For years the rivalry between the Montgomery County Police Force and the 23-member Rockville City Police Force amounted to little more than occasional barbed bantering between the officers as the Rockville force - in the shadow of the 770-member county force - attempted to prove that bigger is not necessarily better.

There was the time, for example, recalled county officer Wayne Farrell, when a city policeman tried to ticket him for parking in a restricted area where Farrell said he had stopped to talk with an informant.

The city officers, however, complain about the "my department is better than yours" attitude that they say the county officers often publicly display towards the city police.

"A lot of times," said city officer Mike Keyser, "the county and the city will respond to (the same) calls. So we'll arrive on the scene and the county will say, 'What are you doing here?' And the city officer will say, 'Well, what are you doing here?'"

Lately the customary rivalry has developed into an all-out feud between Chief Charles Wall of Rockville and Chief Robert J. diGrazia after diGrazia accused Rocksville police of deliberately hampering two of the county's crime investigations and generally making life difficult for county police.

The recent disagreements stir up the old controversy over whether the two departments can continue to successfully coexist. It is merely symptomatic, Wall says, of the larger issue: "the big agency wants us done away with."

It is also evidence that the "memorandum of agreement" the two forces signed last April in an effort to avoid running into each other needlessly at crime scenes, has not been working out as well as intended.

And so the two agencies once again find themselves locked in an effort to prove that each could do better if the other were not around.

The results are sometimes dangerous, sometimes comical.

"Once," recalled Farrell of the county department, "we were handling a hit-and-accident, and a sergeant was standing there talking to the girl who's car had been hit, trying to calm her down. All of a sudden a city officer pulls up and he walks over to the girl, puts his arm around her shoulder and walks away with her. My sergeant was just left standing there, like, 'duh.'"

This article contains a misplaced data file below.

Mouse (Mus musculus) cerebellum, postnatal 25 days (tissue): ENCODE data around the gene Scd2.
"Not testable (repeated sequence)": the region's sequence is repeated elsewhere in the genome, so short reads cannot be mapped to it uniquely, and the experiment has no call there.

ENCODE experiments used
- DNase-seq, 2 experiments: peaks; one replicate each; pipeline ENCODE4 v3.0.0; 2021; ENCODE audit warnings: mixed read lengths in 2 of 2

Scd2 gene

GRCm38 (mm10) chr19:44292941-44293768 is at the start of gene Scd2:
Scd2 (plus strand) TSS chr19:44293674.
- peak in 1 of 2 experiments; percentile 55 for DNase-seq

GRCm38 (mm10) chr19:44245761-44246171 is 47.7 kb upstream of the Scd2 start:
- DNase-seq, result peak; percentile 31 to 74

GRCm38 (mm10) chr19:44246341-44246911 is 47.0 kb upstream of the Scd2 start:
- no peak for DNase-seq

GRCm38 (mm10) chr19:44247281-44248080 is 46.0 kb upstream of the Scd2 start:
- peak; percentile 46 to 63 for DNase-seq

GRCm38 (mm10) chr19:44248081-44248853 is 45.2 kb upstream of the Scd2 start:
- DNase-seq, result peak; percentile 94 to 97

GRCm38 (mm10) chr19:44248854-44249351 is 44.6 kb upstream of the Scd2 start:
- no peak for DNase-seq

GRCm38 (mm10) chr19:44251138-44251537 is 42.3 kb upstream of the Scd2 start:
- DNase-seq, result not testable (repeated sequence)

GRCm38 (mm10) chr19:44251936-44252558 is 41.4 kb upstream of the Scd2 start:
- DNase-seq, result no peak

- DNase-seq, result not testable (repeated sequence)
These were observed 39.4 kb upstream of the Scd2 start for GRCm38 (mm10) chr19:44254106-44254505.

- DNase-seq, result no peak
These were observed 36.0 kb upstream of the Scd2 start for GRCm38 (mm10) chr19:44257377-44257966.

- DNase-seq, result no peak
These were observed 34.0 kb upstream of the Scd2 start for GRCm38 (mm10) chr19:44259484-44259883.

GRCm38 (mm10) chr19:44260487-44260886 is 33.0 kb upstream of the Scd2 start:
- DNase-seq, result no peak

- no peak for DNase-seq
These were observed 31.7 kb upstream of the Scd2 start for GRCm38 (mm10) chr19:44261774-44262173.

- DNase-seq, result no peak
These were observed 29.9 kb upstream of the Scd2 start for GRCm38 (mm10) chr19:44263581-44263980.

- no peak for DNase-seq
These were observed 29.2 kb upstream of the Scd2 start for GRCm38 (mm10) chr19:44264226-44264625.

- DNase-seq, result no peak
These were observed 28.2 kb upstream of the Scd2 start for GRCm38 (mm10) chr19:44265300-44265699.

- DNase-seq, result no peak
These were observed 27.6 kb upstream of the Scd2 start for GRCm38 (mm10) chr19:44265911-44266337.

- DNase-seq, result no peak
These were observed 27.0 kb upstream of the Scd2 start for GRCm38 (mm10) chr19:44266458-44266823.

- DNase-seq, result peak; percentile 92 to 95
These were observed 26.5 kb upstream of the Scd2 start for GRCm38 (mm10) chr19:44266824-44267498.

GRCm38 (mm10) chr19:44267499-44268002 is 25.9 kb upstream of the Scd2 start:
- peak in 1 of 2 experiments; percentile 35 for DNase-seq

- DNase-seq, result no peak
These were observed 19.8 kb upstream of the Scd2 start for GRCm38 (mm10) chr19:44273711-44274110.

In an angry letter to Wall, diGrazia complains, "when your department and our department are working on rapes in the same general area, there is little or no cooperation." He points out that when the city needed a rape investigation kit recently, it requested one from the state police, rather than the county. The state did not have a kit available and had to request one from the county anyway, diGrazia said.

He also complains that last month Rockville failed to notify the county about two armed robbery suspects who were fleeing a crime scene in a car. That move, diGrazia charged, "unneccessarily jeopardized" the safety of county officers who might have stopped the suspects' car without knowing the men inside were armed.

In a biting response, Wall noted that the county "seldom, if ever" alerts the city police "of ongoing crimes or situations which might endanger city officers."

He said the city police asked the state police for the rape investigation kit because they had been investigating a series of rapes in conjunction with the state police and because "frankly, (the state police) are easier to work with. . . And they don't demand the case be turned over to them."

Wall charged that county officers frequently fail to tell the city about information they have developed in joint investigations.

He said that the county recently released the composite drawing of a Rockville rape suspect to a county newspaper before releasing it to the city police.

At the heart of the conflict and the basic philosophical differences between the two chiefs.Wall supports the concept of a small police department, which, he says, can be closer to the community than a larger county force. A small department is more economical too, he says, since its costs, overhead and salaries are lower.

DiGrazia is on record in opposition to departments of less than 200 members, which he says "cannot possibly provide all of the services neccessary for the interests of the community." He charged that Rockville is currently merely duplicating services the county already provides.

"Since diGrazia has gone on record against small departments, it's an embarrassment for him to have one in his backyard," said a county officer critical of the chief.

"It's very difficult to seriously believe a person wants to cooperate with me when he wants to do away with me," Wall said.

But diGrazia insists he is not interested in adding more men to his department, which could result if the Rockville city department is disbanded. Rather, he says he is concerned about fragmentation of police services within the city.

Currently, Rockville is supposed to handle all calls that come into the city department's dispatching office. The county handles calls that come in on the 911 emergency line. The county usually handles major crimes such as murder, which require extensive follow-up investigation since the city often does not have the manpower to conduct lengthy investigations.

The rivalry between the city and the county is by no means unique, says Norman Darwick, acting director of the International Association of Chiefs of Police. It exists between the federal law enforcement agencies and state police forces; the state police and the county police, and even between the individual members of police departments, Warwick says.

Policing, he adds, "is a competitive business. There's a certain amount of credit and prestige in capturing the enemy, the bad guy. It's unfortunate that [rivalry] exists because each agency can do a lot to complement one another."